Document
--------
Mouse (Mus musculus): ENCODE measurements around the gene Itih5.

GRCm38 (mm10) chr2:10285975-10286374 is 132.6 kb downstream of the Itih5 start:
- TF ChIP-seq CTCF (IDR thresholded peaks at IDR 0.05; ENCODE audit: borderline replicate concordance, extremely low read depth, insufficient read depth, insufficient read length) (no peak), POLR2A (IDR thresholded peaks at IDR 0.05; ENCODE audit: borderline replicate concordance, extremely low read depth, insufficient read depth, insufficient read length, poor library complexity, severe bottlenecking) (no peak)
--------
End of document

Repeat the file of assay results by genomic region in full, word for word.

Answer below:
Mouse (Mus musculus): ENCODE measurements around the gene Itih5.

GRCm38 (mm10) chr2:10285975-10286374 is 132.6 kb downstream of the Itih5 start:
- TF ChIP-seq CTCF (IDR thresholded peaks at IDR 0.05; ENCODE audit: borderline replicate concordance, extremely low read depth, insufficient read depth, insufficient read length) (no peak), POLR2A (IDR thresholded peaks at IDR 0.05; ENCODE audit: borderline replicate concordance, extremely low read depth, insufficient read depth, insufficient read length, poor library complexity, severe bottlenecking) (no peak)